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Munzekonza Random Forest

Munzekonza is a library developed for various computer vision tasks at the Computer Vision Laboratory of ETH Zurich. Notably, it was used to perform experiments we published in:

Ristin M., Gall J., Guillaumin M., and van Gool L., From Categories to Subcateories: Large-scale Image Classification with Partial Class Label Refinement, IEEE Conference on Computer Vision and Pattern Recognition (CVPR 15), 2015.

Ristin M., Guillaumin M., Gall J., and van Gool L., Incremental Learning of NCM Forests for Large-Scale Image Classification, IEEE Conference on Computer Vision and Pattern Recognition (CVPR 14), 2014.

The code released here includes only the batch variant of the NCM forest. We provide a Matlab wrapper around the C++ implementation to facilitate the importing/exporting of the data. Moreover, we decided to separate the individual steps (such as training, collection of leaf statistics etc.) so that the forests can be easily parallelized on the cluster and re-used for tasks other than classification without much effort. Please mind that the run-times achieved with this implementation differ from the original implementation used to perform the experiments published in the papers mentioned above (the original implementation was written purely in C++ including optimizations).

Please consider referencing the corresponding papers when using this software.

Installation

You need to clone the repository somewhere to your local hard disk:

git clone https://markoristin@bitbucket.org/markoristin/munzekonza_random_forest.git

We will assume that the repository is cloned to /home/mristin/projects/munzekonza_random_forest (please adjust to your system). This directory will be referred to as $REPO.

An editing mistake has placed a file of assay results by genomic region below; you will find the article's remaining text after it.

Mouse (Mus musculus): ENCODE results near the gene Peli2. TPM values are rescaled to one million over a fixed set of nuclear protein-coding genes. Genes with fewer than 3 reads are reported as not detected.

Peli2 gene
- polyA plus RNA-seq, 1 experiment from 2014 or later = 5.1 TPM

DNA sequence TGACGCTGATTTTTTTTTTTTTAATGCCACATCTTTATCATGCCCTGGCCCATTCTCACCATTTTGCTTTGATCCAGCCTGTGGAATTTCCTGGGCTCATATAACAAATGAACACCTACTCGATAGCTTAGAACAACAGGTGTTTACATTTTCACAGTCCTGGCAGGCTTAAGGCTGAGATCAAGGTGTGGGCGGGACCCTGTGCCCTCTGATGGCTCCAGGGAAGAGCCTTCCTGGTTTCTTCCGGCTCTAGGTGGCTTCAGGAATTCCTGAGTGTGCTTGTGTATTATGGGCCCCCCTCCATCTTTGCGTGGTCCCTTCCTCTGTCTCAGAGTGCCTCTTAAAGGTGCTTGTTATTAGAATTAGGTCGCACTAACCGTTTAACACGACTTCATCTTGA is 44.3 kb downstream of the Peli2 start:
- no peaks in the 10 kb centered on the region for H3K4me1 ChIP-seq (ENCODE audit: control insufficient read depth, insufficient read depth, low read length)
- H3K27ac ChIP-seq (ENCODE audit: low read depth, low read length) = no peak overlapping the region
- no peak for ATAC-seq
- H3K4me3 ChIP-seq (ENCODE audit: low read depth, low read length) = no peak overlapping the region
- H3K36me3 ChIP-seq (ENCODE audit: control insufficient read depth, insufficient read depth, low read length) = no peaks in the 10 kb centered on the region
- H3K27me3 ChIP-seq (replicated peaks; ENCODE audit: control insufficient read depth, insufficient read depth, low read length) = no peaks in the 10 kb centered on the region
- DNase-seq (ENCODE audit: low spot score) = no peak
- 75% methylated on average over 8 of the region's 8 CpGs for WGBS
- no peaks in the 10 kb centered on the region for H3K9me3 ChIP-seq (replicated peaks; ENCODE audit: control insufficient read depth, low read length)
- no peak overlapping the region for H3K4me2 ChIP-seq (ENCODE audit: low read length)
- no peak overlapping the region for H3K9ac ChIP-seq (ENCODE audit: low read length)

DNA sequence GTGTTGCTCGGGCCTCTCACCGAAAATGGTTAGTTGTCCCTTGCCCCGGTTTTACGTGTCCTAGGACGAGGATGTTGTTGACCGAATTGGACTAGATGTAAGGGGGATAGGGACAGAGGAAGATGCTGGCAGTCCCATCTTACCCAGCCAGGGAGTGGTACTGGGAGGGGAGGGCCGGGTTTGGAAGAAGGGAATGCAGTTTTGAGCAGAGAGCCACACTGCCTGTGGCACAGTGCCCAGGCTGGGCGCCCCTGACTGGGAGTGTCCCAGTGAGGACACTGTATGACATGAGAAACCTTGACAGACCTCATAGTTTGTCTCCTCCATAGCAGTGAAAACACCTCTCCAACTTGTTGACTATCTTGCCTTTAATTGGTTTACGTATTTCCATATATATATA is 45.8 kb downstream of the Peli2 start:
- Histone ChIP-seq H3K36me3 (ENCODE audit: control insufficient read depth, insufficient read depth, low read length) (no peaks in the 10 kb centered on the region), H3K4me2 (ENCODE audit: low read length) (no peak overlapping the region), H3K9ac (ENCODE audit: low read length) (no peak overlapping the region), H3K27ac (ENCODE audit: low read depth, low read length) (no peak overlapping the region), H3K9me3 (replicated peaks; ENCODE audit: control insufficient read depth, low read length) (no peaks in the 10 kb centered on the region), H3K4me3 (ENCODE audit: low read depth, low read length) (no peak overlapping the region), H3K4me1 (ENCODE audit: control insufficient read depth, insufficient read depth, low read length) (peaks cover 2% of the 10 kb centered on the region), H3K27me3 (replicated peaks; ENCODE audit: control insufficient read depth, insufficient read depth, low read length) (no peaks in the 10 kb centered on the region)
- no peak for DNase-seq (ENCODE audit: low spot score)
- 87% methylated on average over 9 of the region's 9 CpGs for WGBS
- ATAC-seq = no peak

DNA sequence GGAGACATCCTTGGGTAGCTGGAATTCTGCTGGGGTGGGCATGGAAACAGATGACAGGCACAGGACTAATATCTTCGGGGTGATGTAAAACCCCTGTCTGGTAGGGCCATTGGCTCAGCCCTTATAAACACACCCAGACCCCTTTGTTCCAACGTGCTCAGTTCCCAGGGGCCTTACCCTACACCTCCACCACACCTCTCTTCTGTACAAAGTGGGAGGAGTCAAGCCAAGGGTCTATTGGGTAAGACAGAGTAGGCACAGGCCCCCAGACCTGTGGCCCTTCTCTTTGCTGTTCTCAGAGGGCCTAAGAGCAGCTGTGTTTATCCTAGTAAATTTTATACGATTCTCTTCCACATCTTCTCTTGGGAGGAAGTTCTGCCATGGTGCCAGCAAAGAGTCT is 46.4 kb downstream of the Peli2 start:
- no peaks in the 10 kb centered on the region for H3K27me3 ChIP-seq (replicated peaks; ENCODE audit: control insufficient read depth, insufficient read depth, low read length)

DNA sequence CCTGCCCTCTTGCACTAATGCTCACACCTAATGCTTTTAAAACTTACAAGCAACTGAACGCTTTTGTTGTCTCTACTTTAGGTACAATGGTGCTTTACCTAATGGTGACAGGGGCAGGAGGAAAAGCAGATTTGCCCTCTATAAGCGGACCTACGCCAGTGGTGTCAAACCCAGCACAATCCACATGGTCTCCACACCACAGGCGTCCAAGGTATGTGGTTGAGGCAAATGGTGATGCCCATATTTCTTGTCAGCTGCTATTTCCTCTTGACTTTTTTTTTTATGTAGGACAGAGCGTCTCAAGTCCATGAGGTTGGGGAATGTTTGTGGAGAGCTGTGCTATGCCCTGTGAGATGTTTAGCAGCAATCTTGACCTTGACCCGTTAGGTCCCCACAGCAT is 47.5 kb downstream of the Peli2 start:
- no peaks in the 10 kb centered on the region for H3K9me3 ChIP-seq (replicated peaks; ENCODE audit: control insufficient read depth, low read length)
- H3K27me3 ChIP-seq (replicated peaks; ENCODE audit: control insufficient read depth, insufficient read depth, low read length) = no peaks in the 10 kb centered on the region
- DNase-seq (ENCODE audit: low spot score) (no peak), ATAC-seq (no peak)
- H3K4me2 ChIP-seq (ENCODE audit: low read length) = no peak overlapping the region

Requirements

Munzekonza framework depends on boost 1.55 (though newer versions might probably work as well) and Eigen3. Furthermore, we developed against Matlab 8.3r2014a-fg and used gcc 4.7.2 for compiling.

Pre-compiled Binaries

We provide pre-compiled binaries for 64bit Linux which should work in most cases, so that you do not have to bother with compiling them yourself. They can be found under the $REPO as munzekonza_random_forest.64bit.2016-01-22.zip. Unzip the archive with:

unzip munzekonza_random_forest.64bit.2016-01-22.zip

The archive contains the folder munzekonza_random_forest_build/. We will refer to its absolute path as BUILD in the further text. For example, if you extracted the archive to /scratch/mristin/munzekonza_random_forest, the $BUILD refers to /scratch/mristin/munzekonza_random_forest/munzekonza_random_forest_build.

Compilation

In case that the pre-compiled binaries do not work for you out-of-the box, they can be compiled from the sources.

You need to adjust the paths in the file $REPO/Makefile.inc to suit your system. Once you installed all the dependencies, change BUILD variable in $REPO/Makefile.inc to point where the library should be built into. If the directory does not exist, it will be automatically created. We will refer to this directory as $BUILD.

From the directory $REPO where you cloned the repository, issue the make all command to build everything:

cd $REPO
make all

Export Paths